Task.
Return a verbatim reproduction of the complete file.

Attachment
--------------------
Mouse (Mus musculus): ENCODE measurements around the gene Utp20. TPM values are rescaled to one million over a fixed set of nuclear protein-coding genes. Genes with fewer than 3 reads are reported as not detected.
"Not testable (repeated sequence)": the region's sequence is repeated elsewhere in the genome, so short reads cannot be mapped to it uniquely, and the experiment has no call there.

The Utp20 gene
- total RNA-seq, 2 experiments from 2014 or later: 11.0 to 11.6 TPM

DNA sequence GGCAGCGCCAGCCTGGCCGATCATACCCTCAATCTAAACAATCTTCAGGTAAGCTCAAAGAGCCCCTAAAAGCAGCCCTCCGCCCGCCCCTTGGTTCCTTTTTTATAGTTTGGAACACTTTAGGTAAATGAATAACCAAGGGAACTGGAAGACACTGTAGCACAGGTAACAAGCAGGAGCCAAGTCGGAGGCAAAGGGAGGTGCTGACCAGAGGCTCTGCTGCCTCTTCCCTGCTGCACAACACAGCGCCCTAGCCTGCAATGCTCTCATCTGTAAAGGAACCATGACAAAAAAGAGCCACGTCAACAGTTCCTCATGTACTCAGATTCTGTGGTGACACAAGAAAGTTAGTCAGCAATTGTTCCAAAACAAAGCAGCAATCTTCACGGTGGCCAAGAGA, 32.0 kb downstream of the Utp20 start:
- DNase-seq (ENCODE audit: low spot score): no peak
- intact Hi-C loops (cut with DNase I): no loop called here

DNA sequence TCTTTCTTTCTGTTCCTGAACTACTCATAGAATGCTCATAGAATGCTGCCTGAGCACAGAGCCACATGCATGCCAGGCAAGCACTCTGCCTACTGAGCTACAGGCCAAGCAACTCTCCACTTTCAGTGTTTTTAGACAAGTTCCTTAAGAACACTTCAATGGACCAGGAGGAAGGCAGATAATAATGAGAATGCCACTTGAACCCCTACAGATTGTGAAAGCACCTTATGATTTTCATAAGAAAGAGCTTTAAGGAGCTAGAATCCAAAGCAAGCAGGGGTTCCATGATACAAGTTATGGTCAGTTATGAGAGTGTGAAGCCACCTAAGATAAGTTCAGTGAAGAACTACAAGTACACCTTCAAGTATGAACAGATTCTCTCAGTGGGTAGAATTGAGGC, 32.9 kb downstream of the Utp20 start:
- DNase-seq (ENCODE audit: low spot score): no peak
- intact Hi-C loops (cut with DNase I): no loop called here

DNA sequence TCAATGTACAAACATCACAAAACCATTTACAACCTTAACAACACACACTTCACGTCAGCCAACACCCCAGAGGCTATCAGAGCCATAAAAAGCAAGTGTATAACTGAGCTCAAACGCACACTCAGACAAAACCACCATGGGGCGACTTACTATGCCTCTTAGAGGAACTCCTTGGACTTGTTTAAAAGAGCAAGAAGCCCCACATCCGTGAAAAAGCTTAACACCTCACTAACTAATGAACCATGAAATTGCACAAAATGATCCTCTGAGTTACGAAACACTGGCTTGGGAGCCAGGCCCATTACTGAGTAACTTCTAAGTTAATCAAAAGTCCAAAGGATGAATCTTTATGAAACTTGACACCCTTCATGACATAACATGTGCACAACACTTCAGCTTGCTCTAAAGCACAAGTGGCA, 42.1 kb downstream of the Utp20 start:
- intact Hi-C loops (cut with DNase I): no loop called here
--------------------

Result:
Mouse (Mus musculus): ENCODE measurements around the gene Utp20. TPM values are rescaled to one million over a fixed set of nuclear protein-coding genes. Genes with fewer than 3 reads are reported as not detected.
"Not testable (repeated sequence)": the region's sequence is repeated elsewhere in the genome, so short reads cannot be mapped to it uniquely, and the experiment has no call there.

The Utp20 gene
- total RNA-seq, 2 experiments from 2014 or later: 11.0 to 11.6 TPM

DNA sequence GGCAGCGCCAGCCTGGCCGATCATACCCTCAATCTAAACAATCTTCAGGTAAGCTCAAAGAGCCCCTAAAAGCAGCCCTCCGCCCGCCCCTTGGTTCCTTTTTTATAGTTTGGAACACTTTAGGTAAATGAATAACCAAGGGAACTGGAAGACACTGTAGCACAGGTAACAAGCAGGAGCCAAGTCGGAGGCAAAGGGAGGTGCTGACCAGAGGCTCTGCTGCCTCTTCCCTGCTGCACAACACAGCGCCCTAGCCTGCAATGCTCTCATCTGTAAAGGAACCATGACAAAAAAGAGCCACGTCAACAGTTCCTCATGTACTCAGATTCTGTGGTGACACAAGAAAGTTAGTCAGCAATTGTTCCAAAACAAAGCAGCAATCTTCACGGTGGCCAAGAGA, 32.0 kb downstream of the Utp20 start:
- DNase-seq (ENCODE audit: low spot score): no peak
- intact Hi-C loops (cut with DNase I): no loop called here

DNA sequence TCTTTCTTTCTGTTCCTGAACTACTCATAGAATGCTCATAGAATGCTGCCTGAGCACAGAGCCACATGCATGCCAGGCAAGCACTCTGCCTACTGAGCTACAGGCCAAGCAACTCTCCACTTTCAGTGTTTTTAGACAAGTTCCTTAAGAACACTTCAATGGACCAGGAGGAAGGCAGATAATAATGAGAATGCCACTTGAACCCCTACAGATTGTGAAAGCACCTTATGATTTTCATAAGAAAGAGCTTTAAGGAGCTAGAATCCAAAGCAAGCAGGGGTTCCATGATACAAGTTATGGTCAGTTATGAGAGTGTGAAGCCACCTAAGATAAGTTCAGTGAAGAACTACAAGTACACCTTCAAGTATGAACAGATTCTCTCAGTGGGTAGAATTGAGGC, 32.9 kb downstream of the Utp20 start:
- DNase-seq (ENCODE audit: low spot score): no peak
- intact Hi-C loops (cut with DNase I): no loop called here

DNA sequence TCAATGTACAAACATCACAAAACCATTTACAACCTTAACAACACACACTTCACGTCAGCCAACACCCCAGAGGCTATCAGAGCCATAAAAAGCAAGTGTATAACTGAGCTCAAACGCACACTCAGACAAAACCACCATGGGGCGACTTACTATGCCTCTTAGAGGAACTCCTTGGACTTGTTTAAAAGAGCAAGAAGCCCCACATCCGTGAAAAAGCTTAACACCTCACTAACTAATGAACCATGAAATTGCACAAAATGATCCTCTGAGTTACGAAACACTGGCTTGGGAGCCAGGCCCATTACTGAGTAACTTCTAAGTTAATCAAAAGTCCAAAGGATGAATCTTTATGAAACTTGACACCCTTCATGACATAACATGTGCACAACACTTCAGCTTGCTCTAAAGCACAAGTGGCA, 42.1 kb downstream of the Utp20 start:
- intact Hi-C loops (cut with DNase I): no loop called here